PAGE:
A Conservative rabbi, a homosexual and an Israeli Arab were appointed to the Jerusalem City Council last week, but they cannot take office until Israel’s fervently Orthodox interior minister approves. As of midweek, Eliyahu Yishai still had not acted.
"I’ve been told by my colleagues that there is a good chance we will have to go to court," said David Lazar, the Conservative rabbi.
Rabbi Lazar, who is on a five-week speaking engagement in Detroit, said he and the other two men were appointed by Yerushalayim Achshav, a liberal party, after its three representatives stepped down. He said the party selected the three from segments of the population not currently represented.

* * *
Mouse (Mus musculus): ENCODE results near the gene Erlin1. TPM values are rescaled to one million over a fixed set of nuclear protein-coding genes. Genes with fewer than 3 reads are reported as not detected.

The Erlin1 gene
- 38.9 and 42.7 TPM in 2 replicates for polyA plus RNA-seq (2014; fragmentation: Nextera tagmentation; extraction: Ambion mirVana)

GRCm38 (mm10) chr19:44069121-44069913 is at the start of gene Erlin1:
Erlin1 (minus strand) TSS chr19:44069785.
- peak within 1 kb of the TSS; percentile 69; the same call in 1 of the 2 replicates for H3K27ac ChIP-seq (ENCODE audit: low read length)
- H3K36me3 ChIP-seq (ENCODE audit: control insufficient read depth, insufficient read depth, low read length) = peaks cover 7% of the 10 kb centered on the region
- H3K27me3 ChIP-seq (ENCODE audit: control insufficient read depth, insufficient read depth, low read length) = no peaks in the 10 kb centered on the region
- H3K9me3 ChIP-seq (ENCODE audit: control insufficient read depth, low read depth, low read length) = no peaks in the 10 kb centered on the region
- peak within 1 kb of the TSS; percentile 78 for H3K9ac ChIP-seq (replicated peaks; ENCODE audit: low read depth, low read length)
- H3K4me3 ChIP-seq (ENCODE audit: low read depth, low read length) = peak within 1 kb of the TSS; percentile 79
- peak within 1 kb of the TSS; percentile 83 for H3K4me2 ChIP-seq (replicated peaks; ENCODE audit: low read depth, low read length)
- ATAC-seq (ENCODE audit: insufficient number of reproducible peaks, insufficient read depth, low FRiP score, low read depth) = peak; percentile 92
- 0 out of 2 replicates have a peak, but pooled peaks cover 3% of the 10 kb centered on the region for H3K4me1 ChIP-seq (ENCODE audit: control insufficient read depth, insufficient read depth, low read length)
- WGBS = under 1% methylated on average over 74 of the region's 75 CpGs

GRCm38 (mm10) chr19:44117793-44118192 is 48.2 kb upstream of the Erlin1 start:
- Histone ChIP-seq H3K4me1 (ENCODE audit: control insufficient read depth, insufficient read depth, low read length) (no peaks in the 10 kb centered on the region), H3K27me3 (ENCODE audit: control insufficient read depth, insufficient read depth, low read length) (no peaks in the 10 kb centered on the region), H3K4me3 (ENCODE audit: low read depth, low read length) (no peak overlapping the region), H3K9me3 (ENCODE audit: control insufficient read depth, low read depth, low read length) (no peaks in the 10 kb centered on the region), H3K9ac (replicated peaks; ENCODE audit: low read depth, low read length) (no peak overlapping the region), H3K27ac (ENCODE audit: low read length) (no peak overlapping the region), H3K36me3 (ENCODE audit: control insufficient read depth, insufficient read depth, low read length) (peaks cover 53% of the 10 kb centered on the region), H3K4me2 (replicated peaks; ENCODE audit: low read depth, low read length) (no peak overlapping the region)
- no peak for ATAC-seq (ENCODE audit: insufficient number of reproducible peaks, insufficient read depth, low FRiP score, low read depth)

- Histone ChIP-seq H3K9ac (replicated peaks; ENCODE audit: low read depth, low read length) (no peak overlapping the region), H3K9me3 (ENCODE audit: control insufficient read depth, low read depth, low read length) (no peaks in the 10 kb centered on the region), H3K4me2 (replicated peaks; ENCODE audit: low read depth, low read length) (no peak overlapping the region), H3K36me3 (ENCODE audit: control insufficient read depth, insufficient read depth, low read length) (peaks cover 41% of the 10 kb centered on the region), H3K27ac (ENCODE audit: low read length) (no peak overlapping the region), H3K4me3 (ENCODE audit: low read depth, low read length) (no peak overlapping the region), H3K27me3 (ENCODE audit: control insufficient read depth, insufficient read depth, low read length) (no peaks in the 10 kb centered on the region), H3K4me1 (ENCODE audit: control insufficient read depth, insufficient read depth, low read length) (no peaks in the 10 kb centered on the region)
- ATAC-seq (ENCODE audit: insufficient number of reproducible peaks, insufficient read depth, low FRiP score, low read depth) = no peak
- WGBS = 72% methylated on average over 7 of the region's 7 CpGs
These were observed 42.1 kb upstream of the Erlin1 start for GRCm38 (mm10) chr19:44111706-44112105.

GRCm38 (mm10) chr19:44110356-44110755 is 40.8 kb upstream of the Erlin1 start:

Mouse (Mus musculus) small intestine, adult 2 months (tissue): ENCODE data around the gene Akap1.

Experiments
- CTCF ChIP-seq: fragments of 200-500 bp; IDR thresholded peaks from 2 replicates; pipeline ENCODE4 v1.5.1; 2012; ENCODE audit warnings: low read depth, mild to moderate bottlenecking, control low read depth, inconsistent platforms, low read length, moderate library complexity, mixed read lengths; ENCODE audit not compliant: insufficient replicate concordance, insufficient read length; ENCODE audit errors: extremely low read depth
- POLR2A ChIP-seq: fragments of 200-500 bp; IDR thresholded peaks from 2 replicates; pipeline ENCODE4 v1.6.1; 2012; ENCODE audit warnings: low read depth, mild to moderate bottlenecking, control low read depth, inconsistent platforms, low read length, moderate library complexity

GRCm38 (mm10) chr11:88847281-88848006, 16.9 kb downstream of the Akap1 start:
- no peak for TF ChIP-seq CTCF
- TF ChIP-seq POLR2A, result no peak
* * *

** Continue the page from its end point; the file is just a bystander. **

Once he is seated, Rabbi Lazar said he would press for rights for those wishing to practice non-Orthodox Judaism, as well as environmental, educational and fiscal matters. In addition to the three members of Yerushalayim Achshav, three members from the liberal Meretz party are on the 31-member council.
"The six member opposition cannot change the face of the city, but we will have a platform to raise consciousness about issues on Jewish identity and pluralism," he said.
Rabbi Lazar said everything might change, however, if Jerusalem Mayor Ehud Olmert steps down to accept a senior ministerial post in the next government. If Olmert resigned, the rabbi said, elections would be held quickly and the courts may not move to compel Yishai to act.